Fed's Bullard says interest rates need to rise above 3% to quell inflation

Bullard warns Fed 'credibility' on the line as inflation soars

St. Louis Federal Reserve President James Bullard said Friday the U.S. central bank needs to raise interest rates much faster in order to combat the hottest inflation in four decades – or risk losing its credibility. 

Bullard was the lone dissenter on Wednesday, when the Fed voted to hike the benchmark federal funds rate by 25-basis points for the first time since 2018, bringing to an end the ultra-easy monetary policy put in place to prop up the economy throughout the COVID-19 pandemic. 

He believed the central bank needed to more aggressively raise rates by a half percentage point and begin unwinding its nearly $9 trillion balance sheet. 


"The combination of strong real economic performance and unexpectedly high inflation means that the Committee’s policy rate is currently far too low to prudently manage the U.S. macroeconomic situation," Bullard wrote in a statement explaining his decision. "The Committee will have to move quickly to address this situation or risk losing credibility on its inflation target."

James Bullard, president and chief executive officer at the Federal Reserve Bank of St. Louis, speaks during the National Association of Business Economics' (NABE) Economic Policy Conference in Washington, D.C., U.S. on Monday, Feb. 26, 2018.  (Joshua Roberts/Bloomberg via Getty Images / Getty Images)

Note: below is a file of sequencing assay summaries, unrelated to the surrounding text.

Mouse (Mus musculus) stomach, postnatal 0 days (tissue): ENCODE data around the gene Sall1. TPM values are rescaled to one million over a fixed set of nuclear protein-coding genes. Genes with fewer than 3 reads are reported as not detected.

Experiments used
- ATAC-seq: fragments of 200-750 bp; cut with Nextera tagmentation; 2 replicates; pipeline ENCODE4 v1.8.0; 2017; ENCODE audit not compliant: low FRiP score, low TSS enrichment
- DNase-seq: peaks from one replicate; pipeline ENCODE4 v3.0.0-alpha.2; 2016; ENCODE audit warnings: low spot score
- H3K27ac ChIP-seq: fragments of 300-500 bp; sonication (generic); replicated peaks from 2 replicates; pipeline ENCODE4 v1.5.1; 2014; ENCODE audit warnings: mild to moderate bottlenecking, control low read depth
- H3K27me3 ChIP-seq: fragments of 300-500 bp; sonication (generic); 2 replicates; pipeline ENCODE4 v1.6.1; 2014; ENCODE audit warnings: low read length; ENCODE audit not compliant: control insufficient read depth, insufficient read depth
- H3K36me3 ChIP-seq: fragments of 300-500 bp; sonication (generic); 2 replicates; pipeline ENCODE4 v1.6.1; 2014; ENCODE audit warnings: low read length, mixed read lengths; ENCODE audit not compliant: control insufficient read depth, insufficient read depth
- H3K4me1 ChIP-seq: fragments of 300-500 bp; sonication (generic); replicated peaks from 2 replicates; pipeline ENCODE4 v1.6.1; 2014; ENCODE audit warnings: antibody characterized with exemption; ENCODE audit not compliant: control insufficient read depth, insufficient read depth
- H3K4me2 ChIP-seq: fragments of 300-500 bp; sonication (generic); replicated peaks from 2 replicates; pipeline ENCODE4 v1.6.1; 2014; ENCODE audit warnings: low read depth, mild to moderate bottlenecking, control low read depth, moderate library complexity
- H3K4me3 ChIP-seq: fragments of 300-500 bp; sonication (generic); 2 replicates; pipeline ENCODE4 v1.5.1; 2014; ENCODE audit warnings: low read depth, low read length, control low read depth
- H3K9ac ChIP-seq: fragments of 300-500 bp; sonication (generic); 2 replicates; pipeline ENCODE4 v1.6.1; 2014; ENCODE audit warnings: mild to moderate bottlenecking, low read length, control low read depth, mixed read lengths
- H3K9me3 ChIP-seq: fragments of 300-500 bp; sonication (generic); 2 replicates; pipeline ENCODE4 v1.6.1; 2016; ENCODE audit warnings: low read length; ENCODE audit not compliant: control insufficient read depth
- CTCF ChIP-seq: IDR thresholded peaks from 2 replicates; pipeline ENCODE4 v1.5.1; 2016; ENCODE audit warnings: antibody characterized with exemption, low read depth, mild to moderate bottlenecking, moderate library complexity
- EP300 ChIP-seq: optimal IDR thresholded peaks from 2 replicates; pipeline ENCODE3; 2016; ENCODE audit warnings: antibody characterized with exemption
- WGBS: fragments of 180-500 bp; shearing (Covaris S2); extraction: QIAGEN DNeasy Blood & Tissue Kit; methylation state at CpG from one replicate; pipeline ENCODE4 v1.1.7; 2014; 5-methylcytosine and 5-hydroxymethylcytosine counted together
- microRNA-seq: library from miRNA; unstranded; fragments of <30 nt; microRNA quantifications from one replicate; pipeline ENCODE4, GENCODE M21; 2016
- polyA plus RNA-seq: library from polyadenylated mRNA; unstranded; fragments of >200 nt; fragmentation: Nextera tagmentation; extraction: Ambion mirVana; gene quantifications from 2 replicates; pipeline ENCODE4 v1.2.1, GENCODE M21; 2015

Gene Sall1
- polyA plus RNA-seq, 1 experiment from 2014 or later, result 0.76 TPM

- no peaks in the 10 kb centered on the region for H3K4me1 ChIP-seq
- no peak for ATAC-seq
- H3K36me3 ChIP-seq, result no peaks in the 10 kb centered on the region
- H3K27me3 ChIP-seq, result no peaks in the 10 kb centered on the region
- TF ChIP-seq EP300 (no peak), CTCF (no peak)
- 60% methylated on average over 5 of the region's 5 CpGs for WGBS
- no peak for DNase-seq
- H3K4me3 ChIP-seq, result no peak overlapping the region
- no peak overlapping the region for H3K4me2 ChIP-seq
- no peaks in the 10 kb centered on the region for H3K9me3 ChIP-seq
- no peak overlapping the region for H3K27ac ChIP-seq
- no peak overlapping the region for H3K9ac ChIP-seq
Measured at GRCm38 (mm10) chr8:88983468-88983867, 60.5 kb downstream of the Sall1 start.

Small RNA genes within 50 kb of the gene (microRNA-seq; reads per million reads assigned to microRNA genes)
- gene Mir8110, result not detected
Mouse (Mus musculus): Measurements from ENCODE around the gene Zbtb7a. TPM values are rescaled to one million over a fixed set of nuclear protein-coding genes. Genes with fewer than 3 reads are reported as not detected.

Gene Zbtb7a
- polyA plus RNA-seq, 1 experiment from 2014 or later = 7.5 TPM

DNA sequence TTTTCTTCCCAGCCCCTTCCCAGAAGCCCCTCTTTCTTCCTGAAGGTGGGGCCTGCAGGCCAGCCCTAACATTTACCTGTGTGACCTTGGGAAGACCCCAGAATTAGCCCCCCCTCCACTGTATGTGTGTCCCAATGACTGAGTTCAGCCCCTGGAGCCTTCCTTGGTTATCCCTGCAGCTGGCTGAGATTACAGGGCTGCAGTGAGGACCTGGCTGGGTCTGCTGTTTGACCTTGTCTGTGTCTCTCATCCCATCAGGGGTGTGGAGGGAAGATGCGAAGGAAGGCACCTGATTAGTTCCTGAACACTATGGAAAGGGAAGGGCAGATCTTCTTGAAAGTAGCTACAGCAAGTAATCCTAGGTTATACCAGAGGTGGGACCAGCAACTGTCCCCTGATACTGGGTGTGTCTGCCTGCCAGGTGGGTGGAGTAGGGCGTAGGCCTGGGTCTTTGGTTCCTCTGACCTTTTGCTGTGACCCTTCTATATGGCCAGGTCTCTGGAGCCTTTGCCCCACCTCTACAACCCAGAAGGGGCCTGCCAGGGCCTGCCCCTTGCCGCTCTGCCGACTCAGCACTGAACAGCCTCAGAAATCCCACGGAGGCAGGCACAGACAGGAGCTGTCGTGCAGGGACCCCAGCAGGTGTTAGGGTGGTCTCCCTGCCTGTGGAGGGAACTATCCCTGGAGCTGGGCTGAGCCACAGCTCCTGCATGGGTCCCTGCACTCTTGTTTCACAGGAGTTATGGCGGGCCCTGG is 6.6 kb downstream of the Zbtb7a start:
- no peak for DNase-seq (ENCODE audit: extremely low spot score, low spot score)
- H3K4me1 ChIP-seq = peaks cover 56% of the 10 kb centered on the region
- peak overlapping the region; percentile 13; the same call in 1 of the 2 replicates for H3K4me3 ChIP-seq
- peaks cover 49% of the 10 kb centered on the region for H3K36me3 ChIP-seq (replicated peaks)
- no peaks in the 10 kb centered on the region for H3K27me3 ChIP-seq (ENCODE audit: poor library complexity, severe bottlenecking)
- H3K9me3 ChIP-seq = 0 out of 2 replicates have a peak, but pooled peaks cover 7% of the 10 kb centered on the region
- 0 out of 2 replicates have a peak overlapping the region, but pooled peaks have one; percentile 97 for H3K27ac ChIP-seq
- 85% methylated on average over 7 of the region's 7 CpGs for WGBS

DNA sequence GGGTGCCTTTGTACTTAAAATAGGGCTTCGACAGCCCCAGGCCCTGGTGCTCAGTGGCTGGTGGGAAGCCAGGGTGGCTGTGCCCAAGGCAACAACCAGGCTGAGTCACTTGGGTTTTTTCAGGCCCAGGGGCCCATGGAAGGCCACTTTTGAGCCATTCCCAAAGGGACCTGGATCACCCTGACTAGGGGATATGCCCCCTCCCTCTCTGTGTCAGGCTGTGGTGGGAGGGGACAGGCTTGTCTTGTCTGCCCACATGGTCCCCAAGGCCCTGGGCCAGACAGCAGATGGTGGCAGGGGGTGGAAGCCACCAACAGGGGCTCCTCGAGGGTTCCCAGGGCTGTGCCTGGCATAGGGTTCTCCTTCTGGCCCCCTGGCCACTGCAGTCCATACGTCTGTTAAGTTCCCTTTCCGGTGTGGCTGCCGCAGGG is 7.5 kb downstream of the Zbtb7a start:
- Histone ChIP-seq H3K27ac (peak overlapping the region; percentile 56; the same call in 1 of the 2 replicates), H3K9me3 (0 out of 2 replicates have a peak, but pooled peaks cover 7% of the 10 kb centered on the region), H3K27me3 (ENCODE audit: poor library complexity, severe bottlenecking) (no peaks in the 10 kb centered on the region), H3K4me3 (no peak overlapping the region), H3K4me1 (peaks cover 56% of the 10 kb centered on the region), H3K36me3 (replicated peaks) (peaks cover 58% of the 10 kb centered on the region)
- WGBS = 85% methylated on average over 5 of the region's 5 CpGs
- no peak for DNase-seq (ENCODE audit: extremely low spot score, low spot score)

Economic projections released after the Fed's meeting show that policymakers expected six more, similarly sized increases over the course of 2022 after consumer prices hit a 40-year-high. It marks a considerable shift from just six months ago, when half of the central bankers believed interest rate increases were not warranted until at least 2023. Fed officials also expect inflation to remain elevated, ending 2022 at 4.3% – far above the Fed's annual target of 2.3%.

"With appropriate firming in the stance of monetary policy, the committee expects inflation to return to its 2 percent objective and the labor market to remain strong," the Fed said in its post-meeting statement. It noted the committee anticipates "that ongoing increases in the target range will be appropriate."

FILE - In this Jan. 29, 2020 file photo, Federal Reserve Chair Jerome Powell pauses during a news conference in Washington. (AP Photo/Manuel Balce Ceneta, File / AP Newsroom)

But Bullard said the Fed needed to go further in fighting red-hot inflation, laying out a case for raising rates to 3% by year's end – the equivalent of about 12, quarter-point hikes. He argued that rising consumer prices are taking a toll on Americans, particularly those who are lower-income.

As evidence for his argument, Bullard pointed to 1994 and 1995, when the Fed bucked investor expectations and raised rates much faster than expected, hiking from 3% to 6% in that time frame. 


"The results were excellent," he said. "The Committee achieved 2% inflation on average and the U.S. economy boomed during the second half of the 1990s. I think the Committee should try to achieve a similar outcome in the current environment."

The meeting came one week after the Labor Department said the consumer price index rose 7.9% in February from the previous year, marking the fastest increase since January 1982, when inflation hit 8.4%. The CPI – which measures a bevy of goods ranging from gasoline to health care – rose 0.8% from January.